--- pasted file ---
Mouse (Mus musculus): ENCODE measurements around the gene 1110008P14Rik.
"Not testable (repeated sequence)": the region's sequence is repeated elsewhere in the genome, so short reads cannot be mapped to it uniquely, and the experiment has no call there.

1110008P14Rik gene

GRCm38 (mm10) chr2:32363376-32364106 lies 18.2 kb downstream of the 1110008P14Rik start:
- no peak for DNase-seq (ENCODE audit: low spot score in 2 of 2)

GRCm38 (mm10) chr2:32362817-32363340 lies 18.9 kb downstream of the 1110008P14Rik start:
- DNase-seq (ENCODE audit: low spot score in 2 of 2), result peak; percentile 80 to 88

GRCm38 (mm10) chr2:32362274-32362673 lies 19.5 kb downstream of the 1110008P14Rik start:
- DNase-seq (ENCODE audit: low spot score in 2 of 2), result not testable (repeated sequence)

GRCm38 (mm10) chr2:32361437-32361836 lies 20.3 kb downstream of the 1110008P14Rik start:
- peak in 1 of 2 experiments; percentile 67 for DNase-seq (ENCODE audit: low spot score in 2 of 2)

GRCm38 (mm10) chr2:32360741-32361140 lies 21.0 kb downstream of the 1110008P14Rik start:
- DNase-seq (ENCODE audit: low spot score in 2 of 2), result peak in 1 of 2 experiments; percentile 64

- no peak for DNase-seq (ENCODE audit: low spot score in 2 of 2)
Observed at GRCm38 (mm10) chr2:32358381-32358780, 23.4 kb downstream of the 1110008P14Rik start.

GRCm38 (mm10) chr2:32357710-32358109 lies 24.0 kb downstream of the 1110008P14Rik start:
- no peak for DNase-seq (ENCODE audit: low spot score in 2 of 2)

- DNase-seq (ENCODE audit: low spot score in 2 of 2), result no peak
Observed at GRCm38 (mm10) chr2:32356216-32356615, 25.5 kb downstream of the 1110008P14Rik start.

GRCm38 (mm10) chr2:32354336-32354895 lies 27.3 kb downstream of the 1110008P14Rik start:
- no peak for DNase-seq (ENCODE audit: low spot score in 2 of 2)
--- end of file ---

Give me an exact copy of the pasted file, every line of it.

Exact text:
Mouse (Mus musculus): ENCODE measurements around the gene 1110008P14Rik.
"Not testable (repeated sequence)": the region's sequence is repeated elsewhere in the genome, so short reads cannot be mapped to it uniquely, and the experiment has no call there.

1110008P14Rik gene

GRCm38 (mm10) chr2:32363376-32364106 lies 18.2 kb downstream of the 1110008P14Rik start:
- no peak for DNase-seq (ENCODE audit: low spot score in 2 of 2)

GRCm38 (mm10) chr2:32362817-32363340 lies 18.9 kb downstream of the 1110008P14Rik start:
- DNase-seq (ENCODE audit: low spot score in 2 of 2), result peak; percentile 80 to 88

GRCm38 (mm10) chr2:32362274-32362673 lies 19.5 kb downstream of the 1110008P14Rik start:
- DNase-seq (ENCODE audit: low spot score in 2 of 2), result not testable (repeated sequence)

GRCm38 (mm10) chr2:32361437-32361836 lies 20.3 kb downstream of the 1110008P14Rik start:
- peak in 1 of 2 experiments; percentile 67 for DNase-seq (ENCODE audit: low spot score in 2 of 2)

GRCm38 (mm10) chr2:32360741-32361140 lies 21.0 kb downstream of the 1110008P14Rik start:
- DNase-seq (ENCODE audit: low spot score in 2 of 2), result peak in 1 of 2 experiments; percentile 64

- no peak for DNase-seq (ENCODE audit: low spot score in 2 of 2)
Observed at GRCm38 (mm10) chr2:32358381-32358780, 23.4 kb downstream of the 1110008P14Rik start.

GRCm38 (mm10) chr2:32357710-32358109 lies 24.0 kb downstream of the 1110008P14Rik start:
- no peak for DNase-seq (ENCODE audit: low spot score in 2 of 2)

- DNase-seq (ENCODE audit: low spot score in 2 of 2), result no peak
Observed at GRCm38 (mm10) chr2:32356216-32356615, 25.5 kb downstream of the 1110008P14Rik start.

GRCm38 (mm10) chr2:32354336-32354895 lies 27.3 kb downstream of the 1110008P14Rik start:
- no peak for DNase-seq (ENCODE audit: low spot score in 2 of 2)